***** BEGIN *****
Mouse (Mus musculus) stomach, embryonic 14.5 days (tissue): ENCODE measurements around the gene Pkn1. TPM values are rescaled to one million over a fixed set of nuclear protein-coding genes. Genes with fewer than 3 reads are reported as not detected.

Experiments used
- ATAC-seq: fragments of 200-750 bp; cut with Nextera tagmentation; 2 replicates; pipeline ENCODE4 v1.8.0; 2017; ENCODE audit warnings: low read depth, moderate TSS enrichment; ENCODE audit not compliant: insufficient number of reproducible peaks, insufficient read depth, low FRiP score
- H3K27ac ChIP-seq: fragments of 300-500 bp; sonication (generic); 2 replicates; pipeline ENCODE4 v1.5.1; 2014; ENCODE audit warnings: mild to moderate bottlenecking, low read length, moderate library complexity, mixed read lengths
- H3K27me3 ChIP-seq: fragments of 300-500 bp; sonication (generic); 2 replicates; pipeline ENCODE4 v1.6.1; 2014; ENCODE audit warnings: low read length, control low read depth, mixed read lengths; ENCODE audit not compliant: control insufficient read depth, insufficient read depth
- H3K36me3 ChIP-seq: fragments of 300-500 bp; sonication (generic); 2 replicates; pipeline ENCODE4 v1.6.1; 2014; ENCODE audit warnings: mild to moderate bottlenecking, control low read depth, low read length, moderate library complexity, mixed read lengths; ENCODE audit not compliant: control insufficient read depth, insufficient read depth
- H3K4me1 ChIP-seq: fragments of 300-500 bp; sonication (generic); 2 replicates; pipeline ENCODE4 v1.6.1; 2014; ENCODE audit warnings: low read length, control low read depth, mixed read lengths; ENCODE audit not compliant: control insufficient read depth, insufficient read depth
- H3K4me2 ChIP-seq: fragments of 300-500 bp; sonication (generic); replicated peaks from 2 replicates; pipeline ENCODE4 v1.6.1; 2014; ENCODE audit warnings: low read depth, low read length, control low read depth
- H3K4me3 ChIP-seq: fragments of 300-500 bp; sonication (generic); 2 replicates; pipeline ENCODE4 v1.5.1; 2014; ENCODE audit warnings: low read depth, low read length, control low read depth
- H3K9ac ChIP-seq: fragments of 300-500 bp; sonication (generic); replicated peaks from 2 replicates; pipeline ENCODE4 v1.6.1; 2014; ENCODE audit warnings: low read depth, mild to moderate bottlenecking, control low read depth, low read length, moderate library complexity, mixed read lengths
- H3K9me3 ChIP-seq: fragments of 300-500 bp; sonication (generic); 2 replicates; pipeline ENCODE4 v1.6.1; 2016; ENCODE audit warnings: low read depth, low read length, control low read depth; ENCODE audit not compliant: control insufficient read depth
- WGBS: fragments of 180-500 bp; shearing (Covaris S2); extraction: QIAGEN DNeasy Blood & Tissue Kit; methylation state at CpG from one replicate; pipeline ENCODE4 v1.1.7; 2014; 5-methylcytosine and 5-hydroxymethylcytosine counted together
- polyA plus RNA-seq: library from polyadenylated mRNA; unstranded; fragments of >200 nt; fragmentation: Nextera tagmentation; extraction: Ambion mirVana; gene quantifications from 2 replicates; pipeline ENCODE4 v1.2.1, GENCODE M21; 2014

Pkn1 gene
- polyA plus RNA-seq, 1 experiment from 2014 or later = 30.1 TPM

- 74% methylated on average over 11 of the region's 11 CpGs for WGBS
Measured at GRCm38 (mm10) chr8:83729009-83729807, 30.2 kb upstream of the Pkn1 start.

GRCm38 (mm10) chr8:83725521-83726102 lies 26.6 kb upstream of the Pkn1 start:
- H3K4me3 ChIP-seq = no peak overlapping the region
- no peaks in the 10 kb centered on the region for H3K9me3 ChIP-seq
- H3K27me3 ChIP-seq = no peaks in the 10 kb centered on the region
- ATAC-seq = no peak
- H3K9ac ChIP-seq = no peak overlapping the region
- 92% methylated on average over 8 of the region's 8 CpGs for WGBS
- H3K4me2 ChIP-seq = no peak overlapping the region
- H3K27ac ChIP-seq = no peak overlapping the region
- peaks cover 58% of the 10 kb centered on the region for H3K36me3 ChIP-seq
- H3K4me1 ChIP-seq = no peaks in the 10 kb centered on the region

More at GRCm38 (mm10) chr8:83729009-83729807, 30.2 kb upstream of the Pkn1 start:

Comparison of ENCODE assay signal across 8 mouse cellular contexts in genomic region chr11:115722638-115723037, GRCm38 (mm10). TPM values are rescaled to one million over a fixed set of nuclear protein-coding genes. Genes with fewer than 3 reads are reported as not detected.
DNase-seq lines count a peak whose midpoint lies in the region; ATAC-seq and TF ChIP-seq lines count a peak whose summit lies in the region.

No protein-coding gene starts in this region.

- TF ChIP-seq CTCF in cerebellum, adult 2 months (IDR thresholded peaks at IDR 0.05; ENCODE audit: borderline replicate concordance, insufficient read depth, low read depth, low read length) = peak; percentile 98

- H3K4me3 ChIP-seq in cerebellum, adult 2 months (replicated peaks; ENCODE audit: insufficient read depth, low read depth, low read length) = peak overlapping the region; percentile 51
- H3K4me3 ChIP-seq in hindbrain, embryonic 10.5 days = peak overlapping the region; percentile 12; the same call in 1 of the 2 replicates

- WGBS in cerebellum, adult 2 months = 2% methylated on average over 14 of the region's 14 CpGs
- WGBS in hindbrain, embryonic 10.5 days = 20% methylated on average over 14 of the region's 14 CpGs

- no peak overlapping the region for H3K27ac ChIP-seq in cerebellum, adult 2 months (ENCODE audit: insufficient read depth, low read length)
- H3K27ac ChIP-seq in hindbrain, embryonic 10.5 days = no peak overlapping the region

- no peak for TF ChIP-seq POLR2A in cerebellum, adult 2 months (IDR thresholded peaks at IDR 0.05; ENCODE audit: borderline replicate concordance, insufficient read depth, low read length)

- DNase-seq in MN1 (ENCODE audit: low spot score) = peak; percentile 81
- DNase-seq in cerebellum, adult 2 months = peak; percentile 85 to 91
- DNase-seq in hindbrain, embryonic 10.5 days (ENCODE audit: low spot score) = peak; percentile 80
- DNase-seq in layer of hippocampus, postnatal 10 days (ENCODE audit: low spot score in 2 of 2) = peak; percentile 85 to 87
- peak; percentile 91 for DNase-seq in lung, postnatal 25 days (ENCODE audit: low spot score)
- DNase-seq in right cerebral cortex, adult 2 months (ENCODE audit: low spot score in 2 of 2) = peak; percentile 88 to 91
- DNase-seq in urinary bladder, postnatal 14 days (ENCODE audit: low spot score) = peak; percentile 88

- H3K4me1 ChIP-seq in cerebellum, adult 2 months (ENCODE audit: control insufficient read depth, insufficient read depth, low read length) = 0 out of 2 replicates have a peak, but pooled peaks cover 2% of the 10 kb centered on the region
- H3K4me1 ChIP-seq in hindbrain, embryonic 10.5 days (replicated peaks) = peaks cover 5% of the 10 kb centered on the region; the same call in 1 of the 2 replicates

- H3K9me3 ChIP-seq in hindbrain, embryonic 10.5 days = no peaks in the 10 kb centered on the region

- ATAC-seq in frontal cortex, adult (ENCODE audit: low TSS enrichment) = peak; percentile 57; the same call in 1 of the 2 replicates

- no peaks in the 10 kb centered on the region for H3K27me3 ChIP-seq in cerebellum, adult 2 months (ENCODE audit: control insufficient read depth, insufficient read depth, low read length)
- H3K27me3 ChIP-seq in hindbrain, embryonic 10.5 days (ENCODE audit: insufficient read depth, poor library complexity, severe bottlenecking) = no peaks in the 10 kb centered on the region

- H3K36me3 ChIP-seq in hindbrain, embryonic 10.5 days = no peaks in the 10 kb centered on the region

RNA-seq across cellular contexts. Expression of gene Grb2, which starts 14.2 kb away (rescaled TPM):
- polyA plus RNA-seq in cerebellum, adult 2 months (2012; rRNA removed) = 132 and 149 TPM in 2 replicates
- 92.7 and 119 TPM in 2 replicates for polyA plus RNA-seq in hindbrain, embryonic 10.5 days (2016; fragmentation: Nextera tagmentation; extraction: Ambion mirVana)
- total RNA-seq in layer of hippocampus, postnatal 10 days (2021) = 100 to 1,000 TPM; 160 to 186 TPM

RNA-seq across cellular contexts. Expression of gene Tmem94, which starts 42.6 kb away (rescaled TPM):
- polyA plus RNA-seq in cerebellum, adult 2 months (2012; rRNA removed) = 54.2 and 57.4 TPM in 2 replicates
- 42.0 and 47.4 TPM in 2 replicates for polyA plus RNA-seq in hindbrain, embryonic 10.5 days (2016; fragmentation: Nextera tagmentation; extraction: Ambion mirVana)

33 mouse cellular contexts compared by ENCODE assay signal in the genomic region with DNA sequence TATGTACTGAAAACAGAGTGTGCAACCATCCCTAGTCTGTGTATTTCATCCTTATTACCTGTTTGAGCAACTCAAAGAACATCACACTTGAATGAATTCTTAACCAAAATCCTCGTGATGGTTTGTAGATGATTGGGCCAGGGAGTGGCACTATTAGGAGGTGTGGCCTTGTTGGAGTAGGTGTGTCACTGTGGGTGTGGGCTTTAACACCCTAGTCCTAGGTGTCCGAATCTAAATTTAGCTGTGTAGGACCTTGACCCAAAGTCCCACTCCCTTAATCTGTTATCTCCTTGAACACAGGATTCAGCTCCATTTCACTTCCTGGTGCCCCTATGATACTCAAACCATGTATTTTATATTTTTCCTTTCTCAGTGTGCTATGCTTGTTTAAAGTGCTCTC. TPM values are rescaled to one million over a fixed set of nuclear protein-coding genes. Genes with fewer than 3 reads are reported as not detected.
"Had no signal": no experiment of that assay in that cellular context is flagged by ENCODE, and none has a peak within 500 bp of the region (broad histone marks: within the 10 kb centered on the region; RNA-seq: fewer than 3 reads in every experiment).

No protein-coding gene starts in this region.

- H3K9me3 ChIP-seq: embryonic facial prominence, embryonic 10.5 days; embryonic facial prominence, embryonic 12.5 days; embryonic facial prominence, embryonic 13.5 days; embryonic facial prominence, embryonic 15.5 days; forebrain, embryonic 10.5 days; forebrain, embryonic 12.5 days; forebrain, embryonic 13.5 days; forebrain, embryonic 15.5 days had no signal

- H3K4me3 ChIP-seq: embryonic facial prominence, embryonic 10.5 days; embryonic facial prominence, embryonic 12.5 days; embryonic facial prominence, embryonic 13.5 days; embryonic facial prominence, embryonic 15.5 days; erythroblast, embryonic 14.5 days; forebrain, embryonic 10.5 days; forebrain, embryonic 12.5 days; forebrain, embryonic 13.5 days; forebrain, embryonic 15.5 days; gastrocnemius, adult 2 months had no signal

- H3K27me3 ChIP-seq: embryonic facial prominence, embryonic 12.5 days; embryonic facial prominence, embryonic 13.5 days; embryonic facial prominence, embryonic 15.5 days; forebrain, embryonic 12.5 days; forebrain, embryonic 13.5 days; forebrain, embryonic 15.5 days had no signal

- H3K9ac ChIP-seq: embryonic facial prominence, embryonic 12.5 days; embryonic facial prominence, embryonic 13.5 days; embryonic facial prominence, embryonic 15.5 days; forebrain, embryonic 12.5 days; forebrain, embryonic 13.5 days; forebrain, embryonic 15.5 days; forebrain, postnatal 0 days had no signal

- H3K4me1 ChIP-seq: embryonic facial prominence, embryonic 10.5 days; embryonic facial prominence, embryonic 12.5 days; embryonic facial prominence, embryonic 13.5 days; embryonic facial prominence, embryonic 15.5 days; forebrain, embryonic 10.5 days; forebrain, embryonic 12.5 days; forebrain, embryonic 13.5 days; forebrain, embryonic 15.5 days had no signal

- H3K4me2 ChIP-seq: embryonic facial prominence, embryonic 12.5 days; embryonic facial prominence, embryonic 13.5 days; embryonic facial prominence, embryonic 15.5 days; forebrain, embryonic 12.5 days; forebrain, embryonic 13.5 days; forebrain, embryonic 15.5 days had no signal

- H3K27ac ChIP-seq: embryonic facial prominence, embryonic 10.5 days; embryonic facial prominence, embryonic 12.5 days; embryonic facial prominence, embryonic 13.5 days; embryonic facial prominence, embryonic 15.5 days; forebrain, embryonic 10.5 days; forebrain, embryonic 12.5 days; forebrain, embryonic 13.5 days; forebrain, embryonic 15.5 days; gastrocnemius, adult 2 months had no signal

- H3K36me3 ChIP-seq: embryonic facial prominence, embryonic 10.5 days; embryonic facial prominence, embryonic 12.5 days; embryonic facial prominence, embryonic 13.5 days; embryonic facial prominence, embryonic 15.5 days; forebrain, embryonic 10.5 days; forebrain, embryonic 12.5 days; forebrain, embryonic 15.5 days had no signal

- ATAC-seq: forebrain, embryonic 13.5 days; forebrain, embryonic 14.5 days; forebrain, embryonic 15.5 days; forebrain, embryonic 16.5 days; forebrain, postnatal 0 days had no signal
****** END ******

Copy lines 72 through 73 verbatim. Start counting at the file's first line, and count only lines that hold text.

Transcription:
- H3K36me3 ChIP-seq: embryonic facial prominence, embryonic 10.5 days; embryonic facial prominence, embryonic 12.5 days; embryonic facial prominence, embryonic 13.5 days; embryonic facial prominence, embryonic 15.5 days; forebrain, embryonic 10.5 days; forebrain, embryonic 12.5 days; forebrain, embryonic 15.5 days had no signal

- ATAC-seq: forebrain, embryonic 13.5 days; forebrain, embryonic 14.5 days; forebrain, embryonic 15.5 days; forebrain, embryonic 16.5 days; forebrain, postnatal 0 days had no signal